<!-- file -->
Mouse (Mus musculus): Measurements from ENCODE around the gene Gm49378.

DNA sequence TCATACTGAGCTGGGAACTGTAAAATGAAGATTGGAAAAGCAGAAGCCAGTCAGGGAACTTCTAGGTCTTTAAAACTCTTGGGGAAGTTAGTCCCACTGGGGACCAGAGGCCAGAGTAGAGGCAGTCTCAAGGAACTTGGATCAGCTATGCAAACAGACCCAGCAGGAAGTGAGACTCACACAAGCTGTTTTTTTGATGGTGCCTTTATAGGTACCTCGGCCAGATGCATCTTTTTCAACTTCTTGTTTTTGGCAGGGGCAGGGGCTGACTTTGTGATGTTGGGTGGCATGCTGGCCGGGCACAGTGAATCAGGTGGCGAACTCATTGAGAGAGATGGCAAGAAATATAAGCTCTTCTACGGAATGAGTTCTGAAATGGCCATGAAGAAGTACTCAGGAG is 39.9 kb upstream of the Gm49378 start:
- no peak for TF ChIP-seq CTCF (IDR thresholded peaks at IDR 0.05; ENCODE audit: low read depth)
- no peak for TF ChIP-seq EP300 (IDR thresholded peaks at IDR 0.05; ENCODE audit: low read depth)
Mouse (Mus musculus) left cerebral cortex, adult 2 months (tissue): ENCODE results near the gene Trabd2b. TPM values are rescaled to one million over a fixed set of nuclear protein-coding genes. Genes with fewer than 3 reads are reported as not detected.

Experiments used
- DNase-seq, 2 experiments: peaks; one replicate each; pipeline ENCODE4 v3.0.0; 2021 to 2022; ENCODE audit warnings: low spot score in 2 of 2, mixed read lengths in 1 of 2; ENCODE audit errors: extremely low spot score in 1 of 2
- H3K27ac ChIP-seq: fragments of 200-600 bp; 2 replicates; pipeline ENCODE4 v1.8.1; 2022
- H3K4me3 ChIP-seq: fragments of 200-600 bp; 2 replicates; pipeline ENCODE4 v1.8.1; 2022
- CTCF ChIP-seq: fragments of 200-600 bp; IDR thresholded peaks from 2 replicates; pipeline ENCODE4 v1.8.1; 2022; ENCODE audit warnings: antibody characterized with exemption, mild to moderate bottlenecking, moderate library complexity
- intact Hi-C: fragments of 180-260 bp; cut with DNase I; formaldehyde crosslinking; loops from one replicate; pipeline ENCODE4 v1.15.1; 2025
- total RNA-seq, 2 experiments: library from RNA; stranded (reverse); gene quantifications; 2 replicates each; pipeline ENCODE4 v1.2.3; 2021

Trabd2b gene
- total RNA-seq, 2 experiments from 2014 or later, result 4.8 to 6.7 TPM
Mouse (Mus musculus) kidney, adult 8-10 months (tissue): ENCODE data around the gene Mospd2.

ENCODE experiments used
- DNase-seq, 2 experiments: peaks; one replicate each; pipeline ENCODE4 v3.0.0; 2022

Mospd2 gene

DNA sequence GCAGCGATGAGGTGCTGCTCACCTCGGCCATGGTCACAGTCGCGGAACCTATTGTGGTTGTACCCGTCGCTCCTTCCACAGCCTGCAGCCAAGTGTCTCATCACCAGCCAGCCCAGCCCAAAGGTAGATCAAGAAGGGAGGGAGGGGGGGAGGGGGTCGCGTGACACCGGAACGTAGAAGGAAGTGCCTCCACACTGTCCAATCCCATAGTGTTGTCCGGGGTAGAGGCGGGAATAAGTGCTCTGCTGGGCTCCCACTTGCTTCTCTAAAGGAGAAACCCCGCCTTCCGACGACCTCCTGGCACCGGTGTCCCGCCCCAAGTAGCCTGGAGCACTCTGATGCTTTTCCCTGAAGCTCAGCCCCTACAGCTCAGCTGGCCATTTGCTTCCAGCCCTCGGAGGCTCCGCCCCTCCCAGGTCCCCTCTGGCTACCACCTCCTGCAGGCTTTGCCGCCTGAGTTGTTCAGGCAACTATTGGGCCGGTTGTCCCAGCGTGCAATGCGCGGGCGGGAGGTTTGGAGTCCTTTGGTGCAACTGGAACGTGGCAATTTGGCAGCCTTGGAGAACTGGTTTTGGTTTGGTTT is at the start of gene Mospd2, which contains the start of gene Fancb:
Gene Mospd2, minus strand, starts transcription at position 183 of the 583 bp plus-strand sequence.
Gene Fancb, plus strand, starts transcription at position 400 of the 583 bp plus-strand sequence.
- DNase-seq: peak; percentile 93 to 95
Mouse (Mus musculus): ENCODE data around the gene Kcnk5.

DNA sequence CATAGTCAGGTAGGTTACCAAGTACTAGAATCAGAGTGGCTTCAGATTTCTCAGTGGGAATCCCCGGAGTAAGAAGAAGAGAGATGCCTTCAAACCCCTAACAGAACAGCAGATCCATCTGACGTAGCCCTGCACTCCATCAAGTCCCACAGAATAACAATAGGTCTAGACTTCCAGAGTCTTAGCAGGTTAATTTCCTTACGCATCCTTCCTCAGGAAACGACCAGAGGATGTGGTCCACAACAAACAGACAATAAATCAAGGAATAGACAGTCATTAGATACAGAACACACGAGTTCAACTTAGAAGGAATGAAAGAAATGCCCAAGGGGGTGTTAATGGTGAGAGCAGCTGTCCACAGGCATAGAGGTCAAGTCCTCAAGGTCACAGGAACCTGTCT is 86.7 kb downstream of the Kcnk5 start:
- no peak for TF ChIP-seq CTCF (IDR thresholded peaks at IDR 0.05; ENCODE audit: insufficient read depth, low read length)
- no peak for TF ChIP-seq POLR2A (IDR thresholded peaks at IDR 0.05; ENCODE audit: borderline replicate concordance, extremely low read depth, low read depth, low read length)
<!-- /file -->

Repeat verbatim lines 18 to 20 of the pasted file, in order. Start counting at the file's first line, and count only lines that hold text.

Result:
Mospd2 gene

DNA sequence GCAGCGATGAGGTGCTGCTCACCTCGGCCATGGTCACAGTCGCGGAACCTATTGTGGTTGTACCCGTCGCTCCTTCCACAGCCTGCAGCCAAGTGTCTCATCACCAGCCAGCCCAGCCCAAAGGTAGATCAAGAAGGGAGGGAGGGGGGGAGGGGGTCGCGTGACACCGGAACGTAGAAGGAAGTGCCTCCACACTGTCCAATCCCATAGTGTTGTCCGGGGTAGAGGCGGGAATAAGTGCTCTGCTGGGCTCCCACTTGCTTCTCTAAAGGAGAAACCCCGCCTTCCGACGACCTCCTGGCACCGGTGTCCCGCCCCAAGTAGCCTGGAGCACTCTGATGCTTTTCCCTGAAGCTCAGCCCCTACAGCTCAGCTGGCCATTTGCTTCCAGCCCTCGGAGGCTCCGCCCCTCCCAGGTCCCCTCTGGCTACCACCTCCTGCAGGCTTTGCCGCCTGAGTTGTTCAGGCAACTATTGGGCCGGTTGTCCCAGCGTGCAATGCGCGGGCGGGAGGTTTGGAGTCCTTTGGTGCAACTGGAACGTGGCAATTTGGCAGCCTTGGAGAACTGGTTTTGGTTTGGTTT is at the start of gene Mospd2, which contains the start of gene Fancb:
Gene Mospd2, minus strand, starts transcription at position 183 of the 583 bp plus-strand sequence.